Test Site

Well UE-19fs is located at 37° 13' 29" N.; 116° 22' 03" W., in Area 19 of the Nevada Test Site (fig. 1).


Location of well UE-19fs on the Nevada Test Site
Figure 1. Location of well UE-19fs on the Nevada Test Site.



Well UE-19fs was drilled in the Pahute Mesa area to collect data for the evaluation of the subsurface geologic and hydrologic environment (Blankennagel and Weir, 1973, p. B1-B2). At the time of the August 17-18, 1965, aquifer test, well UE-19fs was drilled to a depth of 4,779 feet below land surface and was completed with a 13 3/8-inch outside diameter casing from land surface to 2,565 feet below land surface, and a 9 7/8-inch diameter open hole from 2,565 to 4,779 feet below land surface. (fig. 2). Following completion of this test, well UE-19fs was deepened to 6,950 feet below land surface, however, no additional testing was completed after deepening. The saturated thickness of aquifer tested on August 17-18, 1965 was about 2,214 feet.


Construction of well UE-19fs at time of August 17 - 18, 1965, aquifer test
Figure 2. Construction of well UE-19fs at time of August 17 - 18, 1965, aquifer test.


Hydrogeologic Characteristics

Weir and Blankennagel, (1966, p. 4), report that well UE-19fs is completed in rhyolite and welded tuff at various depths. Belcher and Elliott, (2001, Appendix A: Hydraulic-Properties Database, worksheet Tertiary Volcanics) report the well was completed in rhyolite lava flows and ash-flow tuff of the Crater Flat Group. Orkild and Jenkins, (1978, p. 33 - 34) present a detailed description of rock type and stratigraphic units for well UE-19fs (table 1).


Table 1. Rock type in well UE-19fs from 0 to 4,779 feet below land surface (adapted from Orkild and Jenkins (1978, p. 33 - 34).
Rock type in well UE-19fs from 0 to 4,779 feet below land surface (adapted from Orkild and Jenkins (1978, p. 33 - 34)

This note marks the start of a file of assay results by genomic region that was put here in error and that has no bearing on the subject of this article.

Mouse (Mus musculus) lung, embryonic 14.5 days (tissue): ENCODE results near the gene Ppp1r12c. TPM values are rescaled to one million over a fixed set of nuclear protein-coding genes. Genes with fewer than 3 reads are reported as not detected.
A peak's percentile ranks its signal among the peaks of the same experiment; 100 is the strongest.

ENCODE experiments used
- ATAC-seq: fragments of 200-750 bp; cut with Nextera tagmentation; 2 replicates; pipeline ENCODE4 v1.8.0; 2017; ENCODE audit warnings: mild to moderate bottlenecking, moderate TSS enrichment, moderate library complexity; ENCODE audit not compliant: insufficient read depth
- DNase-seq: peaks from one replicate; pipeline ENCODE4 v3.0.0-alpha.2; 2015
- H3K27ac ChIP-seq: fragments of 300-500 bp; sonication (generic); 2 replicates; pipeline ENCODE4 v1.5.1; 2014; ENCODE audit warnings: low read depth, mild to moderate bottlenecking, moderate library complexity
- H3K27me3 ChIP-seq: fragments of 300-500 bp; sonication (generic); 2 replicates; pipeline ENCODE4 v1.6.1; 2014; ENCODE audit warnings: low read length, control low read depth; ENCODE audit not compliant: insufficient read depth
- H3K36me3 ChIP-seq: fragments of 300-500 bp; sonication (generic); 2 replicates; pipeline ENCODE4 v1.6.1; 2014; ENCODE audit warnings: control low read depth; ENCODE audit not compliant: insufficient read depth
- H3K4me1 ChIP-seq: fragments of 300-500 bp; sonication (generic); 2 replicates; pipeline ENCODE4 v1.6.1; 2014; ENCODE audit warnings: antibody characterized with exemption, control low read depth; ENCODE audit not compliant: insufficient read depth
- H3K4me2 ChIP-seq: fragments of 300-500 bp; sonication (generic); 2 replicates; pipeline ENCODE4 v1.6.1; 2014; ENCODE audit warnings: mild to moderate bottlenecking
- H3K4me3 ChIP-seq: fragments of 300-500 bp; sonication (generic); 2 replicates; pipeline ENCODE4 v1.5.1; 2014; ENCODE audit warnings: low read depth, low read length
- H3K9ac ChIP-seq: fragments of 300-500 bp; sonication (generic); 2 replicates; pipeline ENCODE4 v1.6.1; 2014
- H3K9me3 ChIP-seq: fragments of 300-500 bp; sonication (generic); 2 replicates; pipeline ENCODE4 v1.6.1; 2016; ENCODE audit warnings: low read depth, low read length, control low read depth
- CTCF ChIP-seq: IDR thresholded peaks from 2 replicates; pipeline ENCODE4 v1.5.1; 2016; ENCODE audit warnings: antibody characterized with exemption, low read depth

Cooper-Jacob Analysis

The Cooper-Jacob method (Cooper and Jacob, 1946), commonly referred to as the straight-line method, is a simplification of the Theis (1935) solution for flow to a fully penetrating well in a confined aquifer. Using the Cooper-Jacob method, a transmissivity was estimated to be 920 ft2/d by fitting a straight line to late-time drawdown data (fig. 3). Lohman (1979, p. 22) states that the Cooper-Jacob method is only valid when the well function of u is less than or equal to 0.01 (u = r2 S/4 T t, where r = distance to observation well, S = aquifer storage, T = aquifer transmissivity and t = time of pumpage). Assuming an r of 1 foot and S of 0.001, the criteria of a value of u less than or equal to 0.01 was met after the first second of pumping.


Measured, straight-line approximation, case (2) simulated, and case (3) simulated drawdowns for August 17 - 18, 1965, data from aquifer test conducted at well UE-19fs
Figure 3. Measured, straight-line approximation, case (2) simulated, and case (3) simulated drawdowns for August 17 - 18, 1965, data from aquifer test conducted at well UE-19fs.


Moench Analysis

General assumptions about aquifer geometry and hydraulic properties are similar for the Theis and Moench solutions. Common assumptions for both solutions are that aquifers are laterally infinite, have homogeneous and isotropic transmissivities, and are bounded by impermeable confining units. Production and observation wells are assumed to be fully penetrating so that all flow is horizontal. Transmissivity (T) and storage (S) are the same parameters in both solutions.

The Theis and Moench solutions differ in how the release of water from storage is simulated. Water is supplied from aquifer and water compressibility in the Theis solution, which is defined by a single parameter (S). Fractures and blocks of unfractured matrix provide two sources of water in the Moench solution. The first source is from fractures, which contribute water from aquifer and water compressibility in direct proportion to drawdown as defined by a single storage term (S). The second source of water is from the blocks of unfractured matrix that can release water at highly variable rates because the blocks are simulated as one-dimensional aquifers. The blocks of unfractured matrix are characterized by four parameters; slab thickness (2b'), (b' in table 2), fracture skin (Sf), matrix hydraulic conductivity (K'), and matrix specific storage (Ss') (fig. 4). The fracture network also can be conceptualized as spheres instead of slabs in the Moench solution where 2b' defines sphere diameter instead of slab thickness.